AFRICANGLOBE – Just when everyone else was applying the brakes to their investments in Nigeria’s oil industry, Aliko Dangote, Africa’s Richest Man, adds more fuel to his tank and steps on the throttle. The Nigerian media has titled him Nigeria’s saving grace. But despite the economic salvation of Dangote’s latest action, it is still driven by clever business calculations, perpetuated by the shrewd master of the game.
Dangote, this week, told Financial Times he is increasing his $9 billion investment in an indigenous refinery project by $2 billion despite the global oil crises. “Nigeria needs it and Africa needs it,” he said, colouring the move with patriotism for motherland and passion for Africa. While Dangote’s true colours do include a huge ink of patriotism and belief in the African resurgence, his investment is nonetheless a lot more than charity beginning at home. It is a savvy business move with long term benefits that actually are actually worth the risk, and Dangote agrees to this.
Nigeria’s economic saviour….
First, Nigeria’s state-owned refineries are largely ineffective and produce a fraction of installed capacity, making Africa’s largest oil producer the continent’s highest importer of refined oil products. This where Dangote’s refinery project is expected to step in and change the oil landscape of the country. At completion, the facility projected to process about 500,000 barrels of crude daily, that is about a quarter of the country’s total crude production.
A saving grace for the Nigerian economy, the project will significantly slash fuel imports, reducing the expenses on petroleum imports and eliminating costly rackets associated with subsidies and crude oil swaps. Thus, much of the billions of dollars made from crude oil exports could be used to develop other sectors of the economy.
… is also Among the biggest gainers of his salvation
But there are also big wins for the $25 billion worth business mogul; his facility, which will have the largest refining and petrochemical plants in Africa, is situated in Lekki Free Trade Zone, meaning a lot of the taxes and charges that normal firms labour with are cut off his expenses book. A more important win for him will be a new sector domination just like his firm grip on cement manufacturing in Nigeria since much of the country’s petroleum products will now come from his facility.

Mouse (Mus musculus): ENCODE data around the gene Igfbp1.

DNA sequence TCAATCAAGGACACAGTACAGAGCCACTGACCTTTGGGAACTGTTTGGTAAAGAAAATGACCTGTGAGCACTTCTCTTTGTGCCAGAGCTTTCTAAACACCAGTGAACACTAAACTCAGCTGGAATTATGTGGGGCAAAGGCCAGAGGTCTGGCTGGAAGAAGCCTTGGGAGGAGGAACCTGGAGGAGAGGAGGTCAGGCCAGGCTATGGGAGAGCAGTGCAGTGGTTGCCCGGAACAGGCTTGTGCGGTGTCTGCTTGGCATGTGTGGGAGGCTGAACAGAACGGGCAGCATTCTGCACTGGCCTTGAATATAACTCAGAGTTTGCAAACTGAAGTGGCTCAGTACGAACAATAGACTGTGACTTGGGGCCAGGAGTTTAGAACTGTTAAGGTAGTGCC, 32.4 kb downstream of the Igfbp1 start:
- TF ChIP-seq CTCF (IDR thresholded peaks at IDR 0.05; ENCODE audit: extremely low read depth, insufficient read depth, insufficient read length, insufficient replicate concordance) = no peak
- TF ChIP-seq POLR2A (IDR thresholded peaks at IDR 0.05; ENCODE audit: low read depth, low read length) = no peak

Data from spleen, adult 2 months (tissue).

And his decision to invest more in the refinery despite the attendant risks, has valuable benefits. Dangote told the Financial Times that his company, the Dangote Group, had already raised nearly two-thirds of the initial foreign currency requirement needed for the project before the naira began to slide on weaker world oil prices, meaning his investment dodged the currency crash. And because the devaluation of the Naira increased dollar costs and caused oil players to slow down or suspend projects, it will reduce the sector’s construction cost to the benefit of Dangote’s refinery project.
And he saw it all coming
“We as a group have seen this coming,” Dangote said in the interview, explaining that by the time the plant, which is partly being financed with a loan from the central bank, is up and running “we won’t require a single dollar from the Central Bank of Nigeria. . . . With our export-orientated goods including cement, fertiliser and petrochemicals, we will be earning as much as $9 billion annually.”
Even though he acknowledges the broader negative economic impact of the falling oil price, Dangote describes the oil revenue crises as a blessing in disguise, enthusing that Nigeria will have to work harder to grow the non-oil sector of the economy, something that is desperately needed for the development of the country. However, you cannot but notice that one of the most significant players in Nigeria’s non-oil sector is Aliko Dangote himself.